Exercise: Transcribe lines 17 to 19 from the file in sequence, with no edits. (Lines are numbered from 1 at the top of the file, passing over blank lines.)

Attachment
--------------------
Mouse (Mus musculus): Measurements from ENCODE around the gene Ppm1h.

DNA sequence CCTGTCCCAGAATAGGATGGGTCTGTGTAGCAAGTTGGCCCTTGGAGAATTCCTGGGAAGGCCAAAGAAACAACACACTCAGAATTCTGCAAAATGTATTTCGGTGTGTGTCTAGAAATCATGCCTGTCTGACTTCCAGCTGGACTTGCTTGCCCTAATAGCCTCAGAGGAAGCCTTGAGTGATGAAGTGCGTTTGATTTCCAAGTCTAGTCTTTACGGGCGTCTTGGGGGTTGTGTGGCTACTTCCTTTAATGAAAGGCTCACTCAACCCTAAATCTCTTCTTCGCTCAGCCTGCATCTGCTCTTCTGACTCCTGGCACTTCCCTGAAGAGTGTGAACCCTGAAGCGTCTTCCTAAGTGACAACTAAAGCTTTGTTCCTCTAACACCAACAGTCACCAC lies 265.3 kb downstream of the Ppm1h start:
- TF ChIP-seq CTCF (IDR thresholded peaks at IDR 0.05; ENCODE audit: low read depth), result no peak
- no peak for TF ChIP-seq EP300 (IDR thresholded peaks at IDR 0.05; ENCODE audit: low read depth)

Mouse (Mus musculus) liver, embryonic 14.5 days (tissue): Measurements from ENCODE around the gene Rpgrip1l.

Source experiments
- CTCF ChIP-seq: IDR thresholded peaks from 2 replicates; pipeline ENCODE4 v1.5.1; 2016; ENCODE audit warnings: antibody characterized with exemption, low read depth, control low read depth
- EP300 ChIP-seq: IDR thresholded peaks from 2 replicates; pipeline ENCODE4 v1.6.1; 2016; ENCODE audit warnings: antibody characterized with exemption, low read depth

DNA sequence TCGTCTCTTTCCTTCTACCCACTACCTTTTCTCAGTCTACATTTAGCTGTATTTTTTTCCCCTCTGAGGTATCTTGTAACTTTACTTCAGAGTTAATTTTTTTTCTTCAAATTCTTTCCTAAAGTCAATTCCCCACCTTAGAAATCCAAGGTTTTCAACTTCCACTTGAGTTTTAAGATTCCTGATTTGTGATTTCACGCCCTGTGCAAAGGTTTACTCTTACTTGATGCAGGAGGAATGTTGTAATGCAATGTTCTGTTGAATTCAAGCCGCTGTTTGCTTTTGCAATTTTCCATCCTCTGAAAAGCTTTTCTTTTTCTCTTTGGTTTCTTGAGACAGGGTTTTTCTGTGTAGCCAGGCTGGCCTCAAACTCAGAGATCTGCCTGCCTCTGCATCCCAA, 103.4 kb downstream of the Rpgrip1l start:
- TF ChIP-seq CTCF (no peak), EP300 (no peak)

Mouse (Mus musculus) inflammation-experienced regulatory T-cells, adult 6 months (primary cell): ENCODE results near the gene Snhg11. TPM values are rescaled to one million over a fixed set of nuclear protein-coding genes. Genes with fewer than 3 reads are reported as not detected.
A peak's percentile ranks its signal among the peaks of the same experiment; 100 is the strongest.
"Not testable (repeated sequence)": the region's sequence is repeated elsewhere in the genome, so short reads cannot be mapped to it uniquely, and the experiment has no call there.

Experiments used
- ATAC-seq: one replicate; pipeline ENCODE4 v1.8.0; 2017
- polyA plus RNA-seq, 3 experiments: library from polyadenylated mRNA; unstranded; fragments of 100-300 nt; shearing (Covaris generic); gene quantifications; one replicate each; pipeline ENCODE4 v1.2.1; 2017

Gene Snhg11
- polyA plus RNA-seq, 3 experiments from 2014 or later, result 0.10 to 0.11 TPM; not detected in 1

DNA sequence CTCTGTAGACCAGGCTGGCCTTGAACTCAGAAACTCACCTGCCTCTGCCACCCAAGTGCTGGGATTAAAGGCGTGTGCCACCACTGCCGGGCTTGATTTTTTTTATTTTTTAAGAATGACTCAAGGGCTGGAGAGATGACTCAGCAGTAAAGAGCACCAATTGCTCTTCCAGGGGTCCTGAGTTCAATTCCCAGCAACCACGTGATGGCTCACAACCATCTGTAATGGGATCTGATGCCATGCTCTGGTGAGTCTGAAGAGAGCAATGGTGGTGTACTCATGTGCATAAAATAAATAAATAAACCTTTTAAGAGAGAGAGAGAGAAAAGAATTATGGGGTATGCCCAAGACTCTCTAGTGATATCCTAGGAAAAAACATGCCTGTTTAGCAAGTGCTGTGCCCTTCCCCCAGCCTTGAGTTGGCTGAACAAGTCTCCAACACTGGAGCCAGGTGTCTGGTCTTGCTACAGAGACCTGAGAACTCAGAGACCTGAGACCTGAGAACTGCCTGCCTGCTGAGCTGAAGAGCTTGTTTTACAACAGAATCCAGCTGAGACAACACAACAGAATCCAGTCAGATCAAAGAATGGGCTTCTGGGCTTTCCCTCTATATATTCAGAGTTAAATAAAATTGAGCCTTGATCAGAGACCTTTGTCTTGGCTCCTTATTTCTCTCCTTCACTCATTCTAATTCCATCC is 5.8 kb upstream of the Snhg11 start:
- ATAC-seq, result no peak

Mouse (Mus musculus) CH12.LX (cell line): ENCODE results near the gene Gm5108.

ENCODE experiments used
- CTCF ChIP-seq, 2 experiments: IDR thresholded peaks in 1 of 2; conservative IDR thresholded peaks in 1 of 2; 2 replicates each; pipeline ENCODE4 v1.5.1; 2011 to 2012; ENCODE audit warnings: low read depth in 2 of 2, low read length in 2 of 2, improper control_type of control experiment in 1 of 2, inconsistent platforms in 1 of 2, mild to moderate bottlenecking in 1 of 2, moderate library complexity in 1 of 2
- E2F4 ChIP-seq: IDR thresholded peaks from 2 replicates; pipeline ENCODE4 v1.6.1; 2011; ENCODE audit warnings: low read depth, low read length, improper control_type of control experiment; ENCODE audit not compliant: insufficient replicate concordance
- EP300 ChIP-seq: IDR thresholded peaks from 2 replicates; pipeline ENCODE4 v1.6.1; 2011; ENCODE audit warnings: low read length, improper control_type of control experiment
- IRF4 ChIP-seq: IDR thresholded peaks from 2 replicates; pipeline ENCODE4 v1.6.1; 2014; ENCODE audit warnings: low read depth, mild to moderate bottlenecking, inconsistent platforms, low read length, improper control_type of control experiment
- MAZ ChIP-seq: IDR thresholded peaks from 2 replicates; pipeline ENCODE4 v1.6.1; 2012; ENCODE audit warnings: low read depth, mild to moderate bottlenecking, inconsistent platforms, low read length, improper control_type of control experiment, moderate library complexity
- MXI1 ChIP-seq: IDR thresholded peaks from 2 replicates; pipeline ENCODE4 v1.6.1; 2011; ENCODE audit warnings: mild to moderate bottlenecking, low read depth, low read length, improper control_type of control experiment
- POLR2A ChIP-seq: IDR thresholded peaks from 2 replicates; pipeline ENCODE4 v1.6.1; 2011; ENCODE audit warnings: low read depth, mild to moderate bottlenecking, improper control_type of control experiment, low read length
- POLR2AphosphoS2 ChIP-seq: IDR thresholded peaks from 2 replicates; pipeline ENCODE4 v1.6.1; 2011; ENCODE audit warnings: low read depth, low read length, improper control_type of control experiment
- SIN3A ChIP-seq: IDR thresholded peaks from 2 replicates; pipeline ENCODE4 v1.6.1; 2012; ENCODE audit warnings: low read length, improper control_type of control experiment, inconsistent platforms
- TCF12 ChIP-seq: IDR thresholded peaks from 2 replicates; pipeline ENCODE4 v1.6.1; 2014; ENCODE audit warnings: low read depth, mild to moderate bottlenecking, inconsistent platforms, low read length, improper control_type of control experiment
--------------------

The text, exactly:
Gene Snhg11
- polyA plus RNA-seq, 3 experiments from 2014 or later, result 0.10 to 0.11 TPM; not detected in 1

DNA sequence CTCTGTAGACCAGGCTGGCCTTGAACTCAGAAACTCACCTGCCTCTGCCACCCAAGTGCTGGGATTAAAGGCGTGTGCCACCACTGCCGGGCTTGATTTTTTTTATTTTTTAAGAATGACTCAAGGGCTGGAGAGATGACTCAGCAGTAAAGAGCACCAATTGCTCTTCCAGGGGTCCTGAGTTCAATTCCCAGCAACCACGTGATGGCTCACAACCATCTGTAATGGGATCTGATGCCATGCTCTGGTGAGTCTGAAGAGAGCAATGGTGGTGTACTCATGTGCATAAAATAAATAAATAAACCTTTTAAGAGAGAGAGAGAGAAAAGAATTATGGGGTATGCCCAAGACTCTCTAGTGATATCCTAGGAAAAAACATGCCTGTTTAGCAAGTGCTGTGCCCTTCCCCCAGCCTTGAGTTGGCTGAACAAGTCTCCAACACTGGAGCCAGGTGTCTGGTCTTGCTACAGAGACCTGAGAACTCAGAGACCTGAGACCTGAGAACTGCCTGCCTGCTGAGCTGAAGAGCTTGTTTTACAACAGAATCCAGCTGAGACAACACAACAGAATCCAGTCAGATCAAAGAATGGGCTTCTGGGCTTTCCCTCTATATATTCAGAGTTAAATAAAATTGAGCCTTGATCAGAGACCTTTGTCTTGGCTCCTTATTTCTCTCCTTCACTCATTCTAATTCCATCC is 5.8 kb upstream of the Snhg11 start: